Get ready to #GetLoud! The Canadian Mental Health Week, an initiative led by the Canadian Mental Health Association (CMHA), is May 6-12, 2019. This year the CMHA is encouraging Canadians to get loud about what mental health really is.
The CMHA defines mental health as a state of well-being. Good mental health is further described as having a sense of purpose, strong relationships, feeling connected to our communities, knowing who we are, coping with stress and enjoying life.
It is estimated that one in five Canadians will experience a mental health issue in any given year.
We remain committed to designing supportive and healthy environments where we can work, learn and live. Learn more about how design can support mental health in these following blogs:
The WELL Building Standard, a relatively new building certification, focuses on how design impacts the health and wellbeing of the occupants of the building. It started in the design of office buildings and is now being applied to healthcare facilities.
Pet therapy, also known as animal-assisted therapy (AAT), offers a therapeutic benefit for patients in a healthcare context. Therapeutic goals can range widely, from improving social and emotional wellbeing to improving cognitive or physical function.
The Child and Youth Mental Health Program at the Royal Victoria Regional Health Centre (RVH) is an innovative approach to supporting teens. This program provides mental health services and academic support to high school students who are unable to attend regular classes with an end goal of helping them transition back into their community and school.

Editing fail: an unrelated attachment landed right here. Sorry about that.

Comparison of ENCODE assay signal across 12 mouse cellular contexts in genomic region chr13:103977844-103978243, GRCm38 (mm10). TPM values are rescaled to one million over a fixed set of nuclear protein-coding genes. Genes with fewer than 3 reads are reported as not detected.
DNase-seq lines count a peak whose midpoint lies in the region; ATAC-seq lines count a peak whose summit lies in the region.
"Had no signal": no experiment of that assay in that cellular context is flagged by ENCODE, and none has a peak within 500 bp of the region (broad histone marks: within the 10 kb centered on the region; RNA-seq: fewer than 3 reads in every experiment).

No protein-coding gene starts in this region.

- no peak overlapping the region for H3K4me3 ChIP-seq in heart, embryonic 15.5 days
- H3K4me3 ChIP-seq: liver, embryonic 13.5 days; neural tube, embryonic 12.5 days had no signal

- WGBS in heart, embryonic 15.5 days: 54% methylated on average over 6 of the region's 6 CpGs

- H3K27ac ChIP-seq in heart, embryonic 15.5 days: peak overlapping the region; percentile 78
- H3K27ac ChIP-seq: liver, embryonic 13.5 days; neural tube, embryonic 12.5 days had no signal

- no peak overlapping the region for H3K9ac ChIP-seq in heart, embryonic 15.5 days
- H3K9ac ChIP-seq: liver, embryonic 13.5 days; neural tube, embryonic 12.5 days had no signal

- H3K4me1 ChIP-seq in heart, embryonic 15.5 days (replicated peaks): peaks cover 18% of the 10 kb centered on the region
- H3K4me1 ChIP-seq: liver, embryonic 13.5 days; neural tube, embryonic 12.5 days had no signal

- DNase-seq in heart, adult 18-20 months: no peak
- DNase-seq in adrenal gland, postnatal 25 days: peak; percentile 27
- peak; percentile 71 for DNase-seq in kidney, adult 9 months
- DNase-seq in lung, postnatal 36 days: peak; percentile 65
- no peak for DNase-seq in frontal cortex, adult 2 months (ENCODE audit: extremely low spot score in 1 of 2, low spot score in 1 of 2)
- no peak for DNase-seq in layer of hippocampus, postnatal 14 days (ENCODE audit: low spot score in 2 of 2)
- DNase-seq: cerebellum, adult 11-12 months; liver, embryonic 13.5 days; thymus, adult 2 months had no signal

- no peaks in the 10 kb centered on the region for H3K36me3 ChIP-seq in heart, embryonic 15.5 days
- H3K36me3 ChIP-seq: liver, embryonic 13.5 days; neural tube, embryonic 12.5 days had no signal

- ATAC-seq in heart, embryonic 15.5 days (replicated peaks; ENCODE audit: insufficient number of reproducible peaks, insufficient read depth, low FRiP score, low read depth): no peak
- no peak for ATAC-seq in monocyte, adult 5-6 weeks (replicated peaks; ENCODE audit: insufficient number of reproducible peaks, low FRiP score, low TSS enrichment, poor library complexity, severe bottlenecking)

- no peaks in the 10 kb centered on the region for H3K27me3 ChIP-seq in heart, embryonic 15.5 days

Dr. Corring a retired clinician, administrator, educator and researcher in the mental health care service delivery field with 43 years of experience shares her views on the impact of design on the care, recovery and/or rehabilitation of those with mental illness.
St. Joseph’s Health Care London supports the care, recovery, and rehabilitation of adolescents and adults experiencing severe and persistent mental illness. The design supports the Psychosocial Rehabilitation (PSR) model of care used by the hospital and promotes individual growth and skill development. The building is layered in a distinct configuration of “The Downtown”, “The House” and “The Neighbourhood” to represent the patients’ gradual recovery and potential movement back into the community.